Spartans

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Re: Refacing and staining cabinets?
« Reply #12 on: November 13, 2017, 03:10:12 PM »
Have you considered gel stain? You can apply it directly to the existing finish with almost no prep. We used it on our cabinets and were very happy with the results. It took a weekend of painting it on with sponge brushes and then we applied heavy polyurethane over the stain to give it a little shine and water-proofing. It was nearly fool-proof (but I would recommend practicing on a piece of scrap to see how it will look).

Haven't heard of this before! Do they offer it in different "colorations" - we definitely want a darker color than the honey gold coloration that's currently there.

I just came across this:
https://www.maisondepax.com/2016/08/diy-gel-stain-cabinets-no-sanding-stripping.html

It sounds like you literally coated on top of the existing finish without any prep though? Is that recommended?

+1 for Gel Stain.  We used General Finishes, they have a ton of different colors.  We used gray in our kitchen and java in our bathroom.  The beauty is that it's like paint in the sense that it sits on top of the surface so you can use it on previously stained wood, without having to sand that wood down. Very easy to work with too, just need to do a little practice to get used to it.  We like foam brushes because they're cheap enough to just throw away rather than deal with mineral spirits for clean up.  Less brush marks with them too.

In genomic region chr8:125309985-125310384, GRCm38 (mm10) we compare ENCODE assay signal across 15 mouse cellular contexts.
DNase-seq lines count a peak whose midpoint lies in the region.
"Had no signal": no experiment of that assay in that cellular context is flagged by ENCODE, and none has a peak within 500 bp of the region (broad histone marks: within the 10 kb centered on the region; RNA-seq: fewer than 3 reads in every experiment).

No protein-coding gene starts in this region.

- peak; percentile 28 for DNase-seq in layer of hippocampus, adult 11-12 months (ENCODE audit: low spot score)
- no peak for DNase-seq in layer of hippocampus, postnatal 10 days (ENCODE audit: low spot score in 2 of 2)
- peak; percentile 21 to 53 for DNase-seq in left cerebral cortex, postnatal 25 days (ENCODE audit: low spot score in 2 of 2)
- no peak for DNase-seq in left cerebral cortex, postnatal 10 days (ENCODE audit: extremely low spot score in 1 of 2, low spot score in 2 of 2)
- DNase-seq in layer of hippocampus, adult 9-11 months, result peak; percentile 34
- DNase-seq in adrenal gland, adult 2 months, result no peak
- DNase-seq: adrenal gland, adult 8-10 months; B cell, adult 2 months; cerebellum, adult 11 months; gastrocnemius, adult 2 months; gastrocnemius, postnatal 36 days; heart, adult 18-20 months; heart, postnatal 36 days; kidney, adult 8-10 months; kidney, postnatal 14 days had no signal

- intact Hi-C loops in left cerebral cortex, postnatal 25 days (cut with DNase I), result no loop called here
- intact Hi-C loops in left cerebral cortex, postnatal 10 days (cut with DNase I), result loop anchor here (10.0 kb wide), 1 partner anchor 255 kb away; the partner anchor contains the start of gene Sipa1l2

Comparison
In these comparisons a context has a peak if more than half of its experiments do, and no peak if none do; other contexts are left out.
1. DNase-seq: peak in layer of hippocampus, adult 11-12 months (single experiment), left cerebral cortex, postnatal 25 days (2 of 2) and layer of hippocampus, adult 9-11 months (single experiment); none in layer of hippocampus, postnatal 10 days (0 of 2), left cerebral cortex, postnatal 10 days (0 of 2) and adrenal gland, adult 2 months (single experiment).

You scuff sand it to remove the existing poly, then you're ready to go.

wkumtrider

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Re: Refacing and staining cabinets?
« Reply #13 on: November 17, 2017, 10:26:49 AM »
Check out www.Frugalwoods.com for a nice write-up of how they painted their kitchen cabinets.  They used the the deglosser and had really nice results.

jeromedawg

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Re: Refacing and staining cabinets?
« Reply #14 on: October 05, 2018, 02:59:50 PM »
Hey guys,

Getting ready to actually (and finally do this). Was wondering though if I should remove the stove vent/hood fan which is blocking (and hiding) a portion of the cabinets or if I should just not bother doing that.

Was also wondering if it's OK to break the project in half and do the upper cabinets all at once and then the lower cabinets another time. This is if we're trying to do this over the course of probably several weekends.